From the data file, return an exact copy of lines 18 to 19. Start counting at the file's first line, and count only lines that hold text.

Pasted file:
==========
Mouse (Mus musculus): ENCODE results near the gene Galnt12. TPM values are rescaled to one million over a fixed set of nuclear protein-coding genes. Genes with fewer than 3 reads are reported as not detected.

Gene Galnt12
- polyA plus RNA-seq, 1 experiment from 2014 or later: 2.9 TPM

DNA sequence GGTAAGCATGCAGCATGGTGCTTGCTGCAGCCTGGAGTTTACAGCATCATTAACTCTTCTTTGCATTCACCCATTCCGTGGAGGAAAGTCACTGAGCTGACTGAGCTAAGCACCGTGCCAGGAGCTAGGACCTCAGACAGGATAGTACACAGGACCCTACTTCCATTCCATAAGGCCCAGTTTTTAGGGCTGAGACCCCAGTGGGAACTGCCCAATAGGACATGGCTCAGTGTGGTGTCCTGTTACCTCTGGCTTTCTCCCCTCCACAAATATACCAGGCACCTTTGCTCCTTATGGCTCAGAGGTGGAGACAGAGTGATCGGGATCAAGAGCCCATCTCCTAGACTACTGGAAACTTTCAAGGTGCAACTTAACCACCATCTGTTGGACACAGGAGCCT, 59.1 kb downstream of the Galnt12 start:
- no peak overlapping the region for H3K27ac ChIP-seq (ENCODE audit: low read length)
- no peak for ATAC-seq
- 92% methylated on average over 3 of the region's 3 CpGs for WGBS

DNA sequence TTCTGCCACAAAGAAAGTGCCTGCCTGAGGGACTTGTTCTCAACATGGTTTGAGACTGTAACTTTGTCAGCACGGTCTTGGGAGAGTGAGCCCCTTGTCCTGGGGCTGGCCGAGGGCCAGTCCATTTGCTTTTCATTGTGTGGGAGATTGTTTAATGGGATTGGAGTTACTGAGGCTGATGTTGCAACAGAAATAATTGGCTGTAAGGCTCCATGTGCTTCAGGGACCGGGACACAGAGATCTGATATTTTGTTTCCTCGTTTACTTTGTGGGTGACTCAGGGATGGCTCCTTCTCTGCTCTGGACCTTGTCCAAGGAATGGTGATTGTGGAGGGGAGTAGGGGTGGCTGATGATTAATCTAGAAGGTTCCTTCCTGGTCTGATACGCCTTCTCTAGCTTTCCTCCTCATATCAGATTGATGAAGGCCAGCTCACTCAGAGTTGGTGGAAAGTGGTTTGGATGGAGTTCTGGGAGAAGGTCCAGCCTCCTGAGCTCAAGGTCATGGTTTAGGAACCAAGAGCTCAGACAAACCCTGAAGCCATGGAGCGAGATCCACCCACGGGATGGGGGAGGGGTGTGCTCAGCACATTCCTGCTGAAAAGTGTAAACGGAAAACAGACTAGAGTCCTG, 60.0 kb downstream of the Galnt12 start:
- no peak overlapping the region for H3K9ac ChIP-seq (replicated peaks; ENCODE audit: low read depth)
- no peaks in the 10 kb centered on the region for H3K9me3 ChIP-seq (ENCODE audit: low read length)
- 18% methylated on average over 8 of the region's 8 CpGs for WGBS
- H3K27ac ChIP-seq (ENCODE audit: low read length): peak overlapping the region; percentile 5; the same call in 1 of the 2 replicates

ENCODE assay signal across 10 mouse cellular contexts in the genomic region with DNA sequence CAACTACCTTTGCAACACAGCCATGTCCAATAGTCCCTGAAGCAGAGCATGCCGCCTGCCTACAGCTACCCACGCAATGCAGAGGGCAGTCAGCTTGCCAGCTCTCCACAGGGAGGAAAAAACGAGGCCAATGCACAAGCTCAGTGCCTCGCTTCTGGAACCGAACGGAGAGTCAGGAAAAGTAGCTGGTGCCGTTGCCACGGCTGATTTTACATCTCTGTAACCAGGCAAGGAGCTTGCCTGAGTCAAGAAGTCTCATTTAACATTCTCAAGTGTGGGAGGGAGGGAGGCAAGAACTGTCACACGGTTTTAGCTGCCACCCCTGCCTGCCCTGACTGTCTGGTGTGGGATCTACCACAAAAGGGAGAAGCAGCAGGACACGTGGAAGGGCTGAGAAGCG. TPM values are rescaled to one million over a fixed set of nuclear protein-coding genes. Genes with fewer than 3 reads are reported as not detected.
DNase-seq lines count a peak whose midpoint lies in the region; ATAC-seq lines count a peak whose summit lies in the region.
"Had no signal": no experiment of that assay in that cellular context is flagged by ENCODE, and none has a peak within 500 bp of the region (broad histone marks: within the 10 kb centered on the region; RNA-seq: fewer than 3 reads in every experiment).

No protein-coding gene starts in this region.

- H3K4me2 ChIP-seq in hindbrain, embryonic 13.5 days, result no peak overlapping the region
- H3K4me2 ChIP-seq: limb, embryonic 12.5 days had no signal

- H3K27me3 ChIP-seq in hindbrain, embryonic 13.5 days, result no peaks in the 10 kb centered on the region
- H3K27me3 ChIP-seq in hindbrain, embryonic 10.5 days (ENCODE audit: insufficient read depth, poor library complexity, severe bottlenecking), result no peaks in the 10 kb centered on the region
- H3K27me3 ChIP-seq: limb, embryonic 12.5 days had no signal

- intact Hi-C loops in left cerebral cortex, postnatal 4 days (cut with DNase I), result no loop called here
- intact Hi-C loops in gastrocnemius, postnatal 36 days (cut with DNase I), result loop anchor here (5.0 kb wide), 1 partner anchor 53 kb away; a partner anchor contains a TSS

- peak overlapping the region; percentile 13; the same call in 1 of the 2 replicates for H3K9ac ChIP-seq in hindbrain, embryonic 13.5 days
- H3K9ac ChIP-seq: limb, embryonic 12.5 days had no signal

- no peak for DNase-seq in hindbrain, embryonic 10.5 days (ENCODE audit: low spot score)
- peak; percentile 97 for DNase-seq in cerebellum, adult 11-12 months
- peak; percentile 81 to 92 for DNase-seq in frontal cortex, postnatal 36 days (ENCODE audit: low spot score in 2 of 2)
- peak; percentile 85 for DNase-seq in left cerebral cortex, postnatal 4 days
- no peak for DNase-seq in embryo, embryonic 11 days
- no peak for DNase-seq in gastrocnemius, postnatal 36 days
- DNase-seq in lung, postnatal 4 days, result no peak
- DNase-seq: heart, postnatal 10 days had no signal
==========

- H3K4me2 ChIP-seq: limb, embryonic 12.5 days had no signal

- H3K27me3 ChIP-seq in hindbrain, embryonic 13.5 days, result no peaks in the 10 kb centered on the region